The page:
Home  »  The Poets’ Bible  »  Upon the Circumcision

W. Garrett Horder, comp. The Poets’ Bible: New Testament. 1895.

Upon the Circumcision

John Milton (1608–1674)

YE flaming Powers, and wingèd Warriors bright,

That erst with music, and triumphant song,

First heard by happy watchful shepherds’ ear,

So sweetly sung your joy the clouds along,

Through the soft silence of the listening night,

Now mourn; and, if sad share with us to bear

Your fiery essence can distil no tear,

Burn in your sighs, and borrow

Seas wept from our deep sorrow.

He who with all Heaven’s heraldry whilere

Entered the world now bleeds to give us ease.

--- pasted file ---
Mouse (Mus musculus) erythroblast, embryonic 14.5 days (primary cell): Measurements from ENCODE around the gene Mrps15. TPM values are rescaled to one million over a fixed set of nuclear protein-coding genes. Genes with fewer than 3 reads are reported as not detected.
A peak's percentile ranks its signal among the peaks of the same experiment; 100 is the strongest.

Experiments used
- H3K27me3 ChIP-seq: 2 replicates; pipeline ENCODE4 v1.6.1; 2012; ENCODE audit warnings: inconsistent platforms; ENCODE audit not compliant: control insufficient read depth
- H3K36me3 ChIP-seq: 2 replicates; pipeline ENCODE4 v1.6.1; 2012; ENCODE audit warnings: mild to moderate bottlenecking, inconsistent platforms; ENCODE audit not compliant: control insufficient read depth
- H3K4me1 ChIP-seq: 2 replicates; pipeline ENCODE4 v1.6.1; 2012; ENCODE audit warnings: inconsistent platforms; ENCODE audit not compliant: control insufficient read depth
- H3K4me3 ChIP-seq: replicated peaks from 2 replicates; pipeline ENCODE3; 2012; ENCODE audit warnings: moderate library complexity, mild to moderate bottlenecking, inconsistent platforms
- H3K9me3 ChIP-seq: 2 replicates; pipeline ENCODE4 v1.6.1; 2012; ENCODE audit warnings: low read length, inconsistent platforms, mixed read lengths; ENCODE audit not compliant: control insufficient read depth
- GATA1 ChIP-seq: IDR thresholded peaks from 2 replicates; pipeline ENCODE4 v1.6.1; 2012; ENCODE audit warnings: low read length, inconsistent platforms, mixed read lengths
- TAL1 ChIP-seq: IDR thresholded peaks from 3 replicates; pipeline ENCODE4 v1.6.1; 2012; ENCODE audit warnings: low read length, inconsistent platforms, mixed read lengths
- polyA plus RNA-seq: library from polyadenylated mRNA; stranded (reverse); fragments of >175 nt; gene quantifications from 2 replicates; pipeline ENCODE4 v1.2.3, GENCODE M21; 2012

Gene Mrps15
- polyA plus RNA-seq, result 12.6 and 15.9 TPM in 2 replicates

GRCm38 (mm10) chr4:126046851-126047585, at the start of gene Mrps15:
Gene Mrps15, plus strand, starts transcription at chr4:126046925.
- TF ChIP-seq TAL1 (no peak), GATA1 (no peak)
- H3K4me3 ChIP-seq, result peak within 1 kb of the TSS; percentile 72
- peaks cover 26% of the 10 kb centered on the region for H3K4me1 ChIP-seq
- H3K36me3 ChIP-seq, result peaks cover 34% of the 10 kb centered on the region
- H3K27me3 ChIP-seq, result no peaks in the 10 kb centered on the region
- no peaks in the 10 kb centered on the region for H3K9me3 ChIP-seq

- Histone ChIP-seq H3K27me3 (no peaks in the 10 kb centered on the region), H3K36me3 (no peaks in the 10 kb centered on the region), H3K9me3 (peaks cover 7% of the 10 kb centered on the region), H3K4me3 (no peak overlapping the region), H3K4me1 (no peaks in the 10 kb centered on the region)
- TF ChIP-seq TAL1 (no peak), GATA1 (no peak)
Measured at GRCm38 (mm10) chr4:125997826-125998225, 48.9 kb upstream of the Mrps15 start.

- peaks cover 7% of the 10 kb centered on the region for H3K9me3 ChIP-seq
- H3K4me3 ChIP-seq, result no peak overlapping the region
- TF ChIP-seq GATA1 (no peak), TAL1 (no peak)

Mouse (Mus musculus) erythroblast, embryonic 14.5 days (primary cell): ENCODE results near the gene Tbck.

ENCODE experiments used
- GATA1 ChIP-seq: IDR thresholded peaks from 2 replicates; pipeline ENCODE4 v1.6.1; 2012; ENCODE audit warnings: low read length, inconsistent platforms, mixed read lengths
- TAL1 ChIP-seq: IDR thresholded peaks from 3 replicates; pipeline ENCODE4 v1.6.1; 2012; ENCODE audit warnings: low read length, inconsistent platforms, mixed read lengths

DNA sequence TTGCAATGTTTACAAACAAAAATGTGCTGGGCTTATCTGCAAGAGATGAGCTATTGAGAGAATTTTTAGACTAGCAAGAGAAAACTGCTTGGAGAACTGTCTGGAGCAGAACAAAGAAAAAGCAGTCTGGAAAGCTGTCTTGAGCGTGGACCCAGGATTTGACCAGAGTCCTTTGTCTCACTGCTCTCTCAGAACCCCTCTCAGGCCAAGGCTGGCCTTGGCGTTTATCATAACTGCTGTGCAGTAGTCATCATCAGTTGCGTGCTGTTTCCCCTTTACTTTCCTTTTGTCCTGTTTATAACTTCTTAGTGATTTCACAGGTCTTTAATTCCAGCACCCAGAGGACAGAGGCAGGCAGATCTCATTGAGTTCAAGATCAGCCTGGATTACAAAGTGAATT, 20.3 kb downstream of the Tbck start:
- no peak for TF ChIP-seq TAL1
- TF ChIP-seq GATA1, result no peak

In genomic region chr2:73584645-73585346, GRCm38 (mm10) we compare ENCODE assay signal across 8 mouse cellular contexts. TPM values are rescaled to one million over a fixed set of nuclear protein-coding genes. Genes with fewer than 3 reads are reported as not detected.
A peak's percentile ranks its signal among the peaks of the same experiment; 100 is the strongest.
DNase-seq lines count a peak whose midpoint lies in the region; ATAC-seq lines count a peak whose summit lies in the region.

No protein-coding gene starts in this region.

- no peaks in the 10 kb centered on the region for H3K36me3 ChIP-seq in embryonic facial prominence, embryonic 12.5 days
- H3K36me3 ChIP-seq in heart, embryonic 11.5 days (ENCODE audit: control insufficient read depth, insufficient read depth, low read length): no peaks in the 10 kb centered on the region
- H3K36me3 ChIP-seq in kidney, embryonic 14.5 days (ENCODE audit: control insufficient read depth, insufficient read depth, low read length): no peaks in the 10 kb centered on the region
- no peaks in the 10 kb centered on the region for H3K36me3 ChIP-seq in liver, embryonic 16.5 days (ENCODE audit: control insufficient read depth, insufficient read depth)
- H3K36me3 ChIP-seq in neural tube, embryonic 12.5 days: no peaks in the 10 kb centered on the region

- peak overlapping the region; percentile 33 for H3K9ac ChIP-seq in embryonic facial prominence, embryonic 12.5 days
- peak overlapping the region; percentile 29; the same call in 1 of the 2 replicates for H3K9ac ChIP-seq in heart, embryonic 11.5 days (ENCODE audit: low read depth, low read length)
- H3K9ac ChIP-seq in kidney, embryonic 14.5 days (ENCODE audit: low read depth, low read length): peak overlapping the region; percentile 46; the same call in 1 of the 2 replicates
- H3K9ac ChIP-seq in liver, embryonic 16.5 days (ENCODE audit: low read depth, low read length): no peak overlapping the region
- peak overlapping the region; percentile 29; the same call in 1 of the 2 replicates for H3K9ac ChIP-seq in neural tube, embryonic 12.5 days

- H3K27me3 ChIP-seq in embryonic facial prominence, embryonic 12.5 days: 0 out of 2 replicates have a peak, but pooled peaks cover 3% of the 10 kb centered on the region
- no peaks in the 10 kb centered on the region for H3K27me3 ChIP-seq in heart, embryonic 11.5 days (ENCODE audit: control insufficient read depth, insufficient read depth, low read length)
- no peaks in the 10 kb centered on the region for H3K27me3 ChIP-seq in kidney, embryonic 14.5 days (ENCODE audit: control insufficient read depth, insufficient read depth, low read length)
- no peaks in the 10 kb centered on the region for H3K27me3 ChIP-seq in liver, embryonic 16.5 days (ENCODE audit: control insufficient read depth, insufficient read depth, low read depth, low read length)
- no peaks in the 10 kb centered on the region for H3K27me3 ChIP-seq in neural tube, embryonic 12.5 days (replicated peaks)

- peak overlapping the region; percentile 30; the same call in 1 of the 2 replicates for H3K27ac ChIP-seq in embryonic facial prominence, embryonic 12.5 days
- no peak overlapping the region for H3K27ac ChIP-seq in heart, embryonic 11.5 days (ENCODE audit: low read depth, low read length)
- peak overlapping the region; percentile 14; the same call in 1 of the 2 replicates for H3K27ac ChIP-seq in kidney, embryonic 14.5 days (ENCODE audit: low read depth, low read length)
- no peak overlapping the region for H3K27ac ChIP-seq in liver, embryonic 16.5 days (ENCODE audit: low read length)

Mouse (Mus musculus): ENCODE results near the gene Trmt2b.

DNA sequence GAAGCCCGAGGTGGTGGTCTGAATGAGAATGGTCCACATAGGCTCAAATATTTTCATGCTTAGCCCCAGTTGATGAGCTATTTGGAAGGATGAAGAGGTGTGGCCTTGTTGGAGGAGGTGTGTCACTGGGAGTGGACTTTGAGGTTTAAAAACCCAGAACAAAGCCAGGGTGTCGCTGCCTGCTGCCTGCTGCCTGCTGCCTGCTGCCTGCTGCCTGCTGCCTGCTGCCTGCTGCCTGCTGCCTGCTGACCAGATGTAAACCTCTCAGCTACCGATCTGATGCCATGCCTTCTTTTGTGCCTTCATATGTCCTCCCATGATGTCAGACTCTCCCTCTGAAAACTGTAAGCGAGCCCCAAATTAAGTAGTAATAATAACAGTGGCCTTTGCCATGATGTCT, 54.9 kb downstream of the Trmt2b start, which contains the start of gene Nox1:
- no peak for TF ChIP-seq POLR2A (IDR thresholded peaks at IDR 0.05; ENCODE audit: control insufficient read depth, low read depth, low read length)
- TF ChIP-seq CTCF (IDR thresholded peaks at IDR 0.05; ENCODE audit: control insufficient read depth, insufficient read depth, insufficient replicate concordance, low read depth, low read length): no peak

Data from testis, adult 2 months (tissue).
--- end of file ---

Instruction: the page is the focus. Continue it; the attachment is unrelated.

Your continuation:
Alas! how soon our sin

Sore doth begin

His infancy to seize!

O more exceeding love, or law more just?

Just law, indeed, but more exceeding love!

For we by rightful doom remediless

Were lost in death, till he, that dwelt above

High throned in secret bliss, for us frail dust

Emptied his glory, even to nakedness;

And that great covenant which we still transgress

Entirely satisfied,

And the full wrath beside

Of vengeful justice bore for our excess,

And seals obedience first with wounding smart

This day; but oh! ere long,

Huge pangs and strong

Will pierce more near his heart.